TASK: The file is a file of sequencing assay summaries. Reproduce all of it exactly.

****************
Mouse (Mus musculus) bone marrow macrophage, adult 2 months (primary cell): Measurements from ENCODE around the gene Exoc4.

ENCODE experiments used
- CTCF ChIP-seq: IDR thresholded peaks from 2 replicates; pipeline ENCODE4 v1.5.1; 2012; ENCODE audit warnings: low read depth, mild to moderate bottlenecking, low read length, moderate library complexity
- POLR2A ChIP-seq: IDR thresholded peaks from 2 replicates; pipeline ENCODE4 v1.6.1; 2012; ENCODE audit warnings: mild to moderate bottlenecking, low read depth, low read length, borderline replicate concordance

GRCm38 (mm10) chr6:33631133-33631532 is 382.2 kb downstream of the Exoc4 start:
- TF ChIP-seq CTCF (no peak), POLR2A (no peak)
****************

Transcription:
Mouse (Mus musculus) bone marrow macrophage, adult 2 months (primary cell): Measurements from ENCODE around the gene Exoc4.

ENCODE experiments used
- CTCF ChIP-seq: IDR thresholded peaks from 2 replicates; pipeline ENCODE4 v1.5.1; 2012; ENCODE audit warnings: low read depth, mild to moderate bottlenecking, low read length, moderate library complexity
- POLR2A ChIP-seq: IDR thresholded peaks from 2 replicates; pipeline ENCODE4 v1.6.1; 2012; ENCODE audit warnings: mild to moderate bottlenecking, low read depth, low read length, borderline replicate concordance

GRCm38 (mm10) chr6:33631133-33631532 is 382.2 kb downstream of the Exoc4 start:
- TF ChIP-seq CTCF (no peak), POLR2A (no peak)